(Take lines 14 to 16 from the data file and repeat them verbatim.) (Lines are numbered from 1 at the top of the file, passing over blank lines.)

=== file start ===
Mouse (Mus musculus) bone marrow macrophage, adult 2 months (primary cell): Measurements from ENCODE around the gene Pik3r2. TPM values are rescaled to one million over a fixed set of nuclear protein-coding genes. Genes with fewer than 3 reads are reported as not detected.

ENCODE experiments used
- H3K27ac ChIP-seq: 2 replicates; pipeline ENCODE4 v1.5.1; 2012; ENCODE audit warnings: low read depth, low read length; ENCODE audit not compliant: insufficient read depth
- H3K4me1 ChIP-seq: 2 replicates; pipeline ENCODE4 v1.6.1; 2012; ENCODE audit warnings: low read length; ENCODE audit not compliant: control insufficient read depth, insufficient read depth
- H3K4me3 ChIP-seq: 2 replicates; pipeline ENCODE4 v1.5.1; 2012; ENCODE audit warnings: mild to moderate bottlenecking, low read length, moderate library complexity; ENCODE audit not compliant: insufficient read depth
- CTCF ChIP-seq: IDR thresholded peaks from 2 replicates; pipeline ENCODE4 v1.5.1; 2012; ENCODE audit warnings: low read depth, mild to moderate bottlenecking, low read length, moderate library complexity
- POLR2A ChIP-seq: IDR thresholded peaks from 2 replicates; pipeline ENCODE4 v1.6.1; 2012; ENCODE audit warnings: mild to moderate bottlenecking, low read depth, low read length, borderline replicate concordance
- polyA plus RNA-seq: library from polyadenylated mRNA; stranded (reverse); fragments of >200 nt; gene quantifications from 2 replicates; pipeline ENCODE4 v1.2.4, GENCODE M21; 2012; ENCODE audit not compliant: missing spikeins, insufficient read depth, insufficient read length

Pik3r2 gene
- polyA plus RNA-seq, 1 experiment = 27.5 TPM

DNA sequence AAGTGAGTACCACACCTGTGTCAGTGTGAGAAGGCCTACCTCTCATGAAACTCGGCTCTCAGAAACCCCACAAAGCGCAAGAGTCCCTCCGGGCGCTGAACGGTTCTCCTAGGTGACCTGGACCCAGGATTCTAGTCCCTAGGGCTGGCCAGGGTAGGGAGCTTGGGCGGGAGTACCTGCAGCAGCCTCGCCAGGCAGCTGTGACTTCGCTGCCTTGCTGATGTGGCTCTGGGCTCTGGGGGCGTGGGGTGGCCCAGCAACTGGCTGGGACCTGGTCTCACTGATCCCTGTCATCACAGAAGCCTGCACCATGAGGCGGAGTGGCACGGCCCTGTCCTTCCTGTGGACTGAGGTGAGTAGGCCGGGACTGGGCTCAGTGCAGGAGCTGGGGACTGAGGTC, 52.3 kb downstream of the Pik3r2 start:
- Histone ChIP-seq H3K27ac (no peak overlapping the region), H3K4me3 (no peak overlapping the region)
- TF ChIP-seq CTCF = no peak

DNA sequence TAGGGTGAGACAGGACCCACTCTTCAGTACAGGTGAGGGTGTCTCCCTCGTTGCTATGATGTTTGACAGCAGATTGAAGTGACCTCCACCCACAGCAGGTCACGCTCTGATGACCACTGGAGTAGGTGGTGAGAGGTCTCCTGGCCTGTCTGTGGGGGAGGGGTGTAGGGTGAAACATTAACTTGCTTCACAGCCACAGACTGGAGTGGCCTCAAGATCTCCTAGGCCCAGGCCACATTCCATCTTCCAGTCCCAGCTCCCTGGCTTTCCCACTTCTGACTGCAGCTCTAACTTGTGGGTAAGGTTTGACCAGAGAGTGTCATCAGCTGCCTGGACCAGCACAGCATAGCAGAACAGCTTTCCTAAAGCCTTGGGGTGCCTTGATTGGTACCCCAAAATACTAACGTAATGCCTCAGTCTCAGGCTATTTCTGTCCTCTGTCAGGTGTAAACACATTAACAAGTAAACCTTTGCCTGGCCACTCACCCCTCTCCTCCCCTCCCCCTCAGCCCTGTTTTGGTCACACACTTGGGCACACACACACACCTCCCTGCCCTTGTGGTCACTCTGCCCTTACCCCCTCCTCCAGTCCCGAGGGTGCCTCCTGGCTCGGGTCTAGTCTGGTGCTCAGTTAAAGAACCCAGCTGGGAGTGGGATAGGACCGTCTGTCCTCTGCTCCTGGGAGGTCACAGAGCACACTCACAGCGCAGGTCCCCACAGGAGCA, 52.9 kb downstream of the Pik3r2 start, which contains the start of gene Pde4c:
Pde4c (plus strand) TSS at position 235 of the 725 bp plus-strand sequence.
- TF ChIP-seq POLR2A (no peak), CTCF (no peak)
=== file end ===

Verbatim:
DNA sequence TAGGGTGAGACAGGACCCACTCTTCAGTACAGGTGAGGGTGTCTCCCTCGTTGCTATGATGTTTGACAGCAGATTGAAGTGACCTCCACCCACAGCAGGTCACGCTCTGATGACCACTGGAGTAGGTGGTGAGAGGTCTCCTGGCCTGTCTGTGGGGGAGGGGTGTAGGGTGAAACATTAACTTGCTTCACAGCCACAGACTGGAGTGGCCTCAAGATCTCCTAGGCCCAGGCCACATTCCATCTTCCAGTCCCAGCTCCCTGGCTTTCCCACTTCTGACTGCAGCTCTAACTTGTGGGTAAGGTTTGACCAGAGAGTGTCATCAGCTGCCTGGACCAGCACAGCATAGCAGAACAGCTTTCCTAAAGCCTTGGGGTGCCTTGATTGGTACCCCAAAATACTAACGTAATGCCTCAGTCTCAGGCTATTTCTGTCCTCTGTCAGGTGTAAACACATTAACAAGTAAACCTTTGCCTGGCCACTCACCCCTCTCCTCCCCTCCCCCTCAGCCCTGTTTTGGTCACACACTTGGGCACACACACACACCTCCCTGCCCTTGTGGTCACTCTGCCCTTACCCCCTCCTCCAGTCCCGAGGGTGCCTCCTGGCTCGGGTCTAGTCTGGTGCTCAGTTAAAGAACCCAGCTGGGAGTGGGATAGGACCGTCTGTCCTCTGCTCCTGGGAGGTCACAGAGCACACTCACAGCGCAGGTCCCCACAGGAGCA, 52.9 kb downstream of the Pik3r2 start, which contains the start of gene Pde4c:
Pde4c (plus strand) TSS at position 235 of the 725 bp plus-strand sequence.
- TF ChIP-seq POLR2A (no peak), CTCF (no peak)